TUESDAY WRITING CONVERSATION

The Girl Who Got The Better Of The Gentlemen.

 

 

THERE was an old man with a girl of thirteen years, and he was begging. He came to a gentleman, and begged of him. The gentleman said it would be better for him to go and earn wages than to be begging. the man said he would go, and willingly, if he got anyone to pay him. The other said he would himself give him pay, and a house to live in for himself, and for the girl to come to and wash and cook for him. He gave them the house, and they went to live in it.

They were not long there when the gentleman came to the girl one day, and thought to take liberties with her, but she kept herself free from him. When he saw that, he went to his workmen, and he spoke to her father, and said to him that he would hang him at twelve o’clock next day unless he told him which there was the greater number of, rivers or banks. His intention was to put the old man to death, that he might have his way with the girl.

The old man went home sorrowful and troubled. His daughter asked him what ailed him, and he told her he was to be hung at twelve o’clock next day unless he could tell which there was the greater number of, rivers or banks.

“Oh, don’t be sorrowful,” said his daughter, “eat your supper, and sleep plenty, and eat your breakfast in the morning, and when you are going to work, I will tell you.”

In the morning said she to him, “Say, when he asks you the question, that there is not a river but has two banks.”

When he went to work the master came and asked him, “Which is there the greater number of, rivers or banks?”

“There is not a river,” said he, “but has two banks.”

“Your question is answered; but you must tell me tomorrow the number of the stars.”

He went home in the evening sorrowful and troubled. His daughter asked him what ailed him, and he told her. She bade him not to be sorrowful, for she would tell him in the morning. And in the morning he went to his work, and his master came and asked him to count the number of the stars; and he said, “I will, if you put posts under them.”

And he could not do that, but he said, “I will hang you at twelve tomorrow, if you don’t give me the measure of the sea in quarts.”

And he went home to his daughter and told her, and in the morning, as he was going to work, she said,

“Let him stop the rivers that are going into the sea or out of it, and you will measure it in quarts.”

So he gave that answer to his master, and his master could not stop the rivers.

Then he asked for the girl in marriage, and the old man told him not to be making fun of the girl, she was not fit for him. He would get a lady.

“I will not do that,” said he, “you must give her to me to marry.”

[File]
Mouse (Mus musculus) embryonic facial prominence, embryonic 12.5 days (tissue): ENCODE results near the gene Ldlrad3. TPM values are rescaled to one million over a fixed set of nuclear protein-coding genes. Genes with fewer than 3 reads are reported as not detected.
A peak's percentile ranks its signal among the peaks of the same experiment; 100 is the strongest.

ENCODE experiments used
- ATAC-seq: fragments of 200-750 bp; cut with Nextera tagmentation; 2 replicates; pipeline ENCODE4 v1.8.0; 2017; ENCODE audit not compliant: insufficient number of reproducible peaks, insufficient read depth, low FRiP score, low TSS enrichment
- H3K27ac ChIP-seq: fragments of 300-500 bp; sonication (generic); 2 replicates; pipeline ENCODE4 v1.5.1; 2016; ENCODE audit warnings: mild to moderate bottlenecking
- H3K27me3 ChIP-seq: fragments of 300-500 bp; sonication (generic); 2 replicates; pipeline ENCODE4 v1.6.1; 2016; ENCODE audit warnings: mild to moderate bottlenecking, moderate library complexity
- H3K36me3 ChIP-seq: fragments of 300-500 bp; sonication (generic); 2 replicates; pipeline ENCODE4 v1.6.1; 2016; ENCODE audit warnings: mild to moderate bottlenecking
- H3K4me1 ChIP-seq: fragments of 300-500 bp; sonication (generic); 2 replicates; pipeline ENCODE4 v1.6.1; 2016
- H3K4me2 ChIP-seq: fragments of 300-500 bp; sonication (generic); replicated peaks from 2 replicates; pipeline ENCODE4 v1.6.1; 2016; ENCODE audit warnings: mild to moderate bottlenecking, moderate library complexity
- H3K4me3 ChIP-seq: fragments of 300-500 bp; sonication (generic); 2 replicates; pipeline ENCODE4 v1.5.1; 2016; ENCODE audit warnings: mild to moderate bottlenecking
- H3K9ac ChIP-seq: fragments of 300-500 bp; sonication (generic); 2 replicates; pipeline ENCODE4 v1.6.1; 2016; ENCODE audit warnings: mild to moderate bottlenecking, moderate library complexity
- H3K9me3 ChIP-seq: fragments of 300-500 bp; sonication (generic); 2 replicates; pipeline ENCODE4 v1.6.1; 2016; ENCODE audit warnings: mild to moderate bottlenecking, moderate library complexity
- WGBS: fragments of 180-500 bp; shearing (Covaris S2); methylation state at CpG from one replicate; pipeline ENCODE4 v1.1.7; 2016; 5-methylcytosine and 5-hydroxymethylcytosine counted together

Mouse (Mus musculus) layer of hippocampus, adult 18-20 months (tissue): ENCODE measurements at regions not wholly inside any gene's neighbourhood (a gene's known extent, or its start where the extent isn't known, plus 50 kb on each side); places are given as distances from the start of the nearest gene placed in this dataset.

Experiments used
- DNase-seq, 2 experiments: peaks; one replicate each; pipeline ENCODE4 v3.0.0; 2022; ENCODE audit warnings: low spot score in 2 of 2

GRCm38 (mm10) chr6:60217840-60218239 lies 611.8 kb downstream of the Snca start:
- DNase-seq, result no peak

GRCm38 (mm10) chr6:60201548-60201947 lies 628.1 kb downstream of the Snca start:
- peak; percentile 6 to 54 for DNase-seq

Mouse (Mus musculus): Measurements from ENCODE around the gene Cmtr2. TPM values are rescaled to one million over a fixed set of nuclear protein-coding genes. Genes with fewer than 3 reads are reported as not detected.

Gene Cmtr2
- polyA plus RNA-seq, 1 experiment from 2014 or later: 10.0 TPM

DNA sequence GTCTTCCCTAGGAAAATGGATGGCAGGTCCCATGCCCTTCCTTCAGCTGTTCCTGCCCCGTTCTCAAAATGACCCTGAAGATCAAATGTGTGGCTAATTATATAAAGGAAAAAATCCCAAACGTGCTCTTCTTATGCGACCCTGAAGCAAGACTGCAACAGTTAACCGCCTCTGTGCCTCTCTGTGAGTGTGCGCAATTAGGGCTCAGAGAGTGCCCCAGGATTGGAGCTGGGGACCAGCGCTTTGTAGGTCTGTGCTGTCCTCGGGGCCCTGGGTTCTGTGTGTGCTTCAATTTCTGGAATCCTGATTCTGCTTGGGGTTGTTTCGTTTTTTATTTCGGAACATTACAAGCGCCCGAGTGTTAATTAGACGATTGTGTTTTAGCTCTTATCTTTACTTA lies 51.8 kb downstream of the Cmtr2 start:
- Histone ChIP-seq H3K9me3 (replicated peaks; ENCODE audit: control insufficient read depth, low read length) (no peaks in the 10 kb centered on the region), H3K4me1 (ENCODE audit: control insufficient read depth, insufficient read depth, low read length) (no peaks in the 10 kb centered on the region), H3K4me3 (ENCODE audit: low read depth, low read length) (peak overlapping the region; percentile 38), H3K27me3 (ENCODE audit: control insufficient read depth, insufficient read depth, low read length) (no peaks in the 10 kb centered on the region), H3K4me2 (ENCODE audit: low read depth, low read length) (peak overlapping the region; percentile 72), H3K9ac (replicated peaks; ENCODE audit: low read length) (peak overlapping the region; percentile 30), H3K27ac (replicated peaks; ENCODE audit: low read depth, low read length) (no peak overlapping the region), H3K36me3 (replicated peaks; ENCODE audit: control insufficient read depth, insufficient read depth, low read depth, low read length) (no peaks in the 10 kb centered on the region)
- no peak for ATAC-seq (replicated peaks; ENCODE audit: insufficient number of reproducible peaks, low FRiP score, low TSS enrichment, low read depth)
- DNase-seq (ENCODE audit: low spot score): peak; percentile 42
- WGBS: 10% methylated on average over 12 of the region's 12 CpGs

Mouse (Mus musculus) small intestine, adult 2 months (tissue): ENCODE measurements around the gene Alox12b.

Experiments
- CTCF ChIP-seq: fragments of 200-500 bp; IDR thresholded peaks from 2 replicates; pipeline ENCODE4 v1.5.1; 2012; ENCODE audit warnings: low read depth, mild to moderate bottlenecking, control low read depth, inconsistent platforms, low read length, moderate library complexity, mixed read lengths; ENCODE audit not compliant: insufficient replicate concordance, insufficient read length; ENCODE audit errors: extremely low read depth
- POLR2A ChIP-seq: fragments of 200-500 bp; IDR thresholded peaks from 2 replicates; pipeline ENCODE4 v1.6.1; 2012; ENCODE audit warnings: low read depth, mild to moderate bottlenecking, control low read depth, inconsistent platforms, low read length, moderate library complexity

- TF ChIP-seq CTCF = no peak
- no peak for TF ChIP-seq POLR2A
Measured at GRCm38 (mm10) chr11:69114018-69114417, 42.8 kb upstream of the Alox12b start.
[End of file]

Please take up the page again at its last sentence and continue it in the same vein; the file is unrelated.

“Well, I must see the girl; she will know what she will do.”

He went to his daughter and told her what the gentleman said, and the girl answered her father, and said to him,

“I will marry him, but he must give me a writing under his hand that on the day when he puts me away, he must give me my choice of all that’s in his house, to take away three loads with me.”

And he said he would give her that, and she got it in his handwriting and signed by the lawyer.

Then the girl came and lived in his house with him until she had two children. At that time there was a dispute in the village between two men, one of whom had a horse, and the other a mare and a foal, and the three beasts used to be together. And the man who owned the horse said that the foal belonged to the horse; and the man of the mare, said no, that the foal was his.

The man who owned the horse put law on the man who owned the mare, and they left it to arbitration; and the man who was brought in to decide was the gentleman, who said he would settle it between them.

He said: “Put the three animals into an empty house and open two doors. The foal is to be with the one it follows.” The horse went out first and the foal followed him. Then the foal was given to the man who owned the horse.

All was well till there came some gentlemen to the house. They went out hunting. And when they were a while gone the woman took a fishingrod, and she went fishing in the lake, and she was catching white trout until she saw the company coming, and she turned her back to the lake, and she began casting her line on the dry land. When her husband saw that, he went towards her, away from the other people, and he came and said it was a great wonder she should be casting her line on the dry ground and the lake on the other side of her; and she said it was a great wonder that a horse without milk should have a foal. That made him very angry, and he said on the spot, “After your dinner get ready and go from me.”

“Will you give me what you promised?”

“I will give it.”

After dinner, when the gentlemen were gone, he told her to be going, and she stood up and took with her her own child as a load and laid it down outside the door. She came in and took the second child as her load and put it outside.

She came and she said, “I believe yourself are the load that’s nearest to me.” And she threw her arms round him and took him out as her third load. “You are now my own,” said she, “and you cannot part from me.”

“Oh! I am content,” said he, “and I promise I will not part from you for ever.”

They lived together then, and she took her father into the house, and he was with her until he died. They had a long life afterward too.

 

Source: oaks.nvg.org/irish-tales.htm

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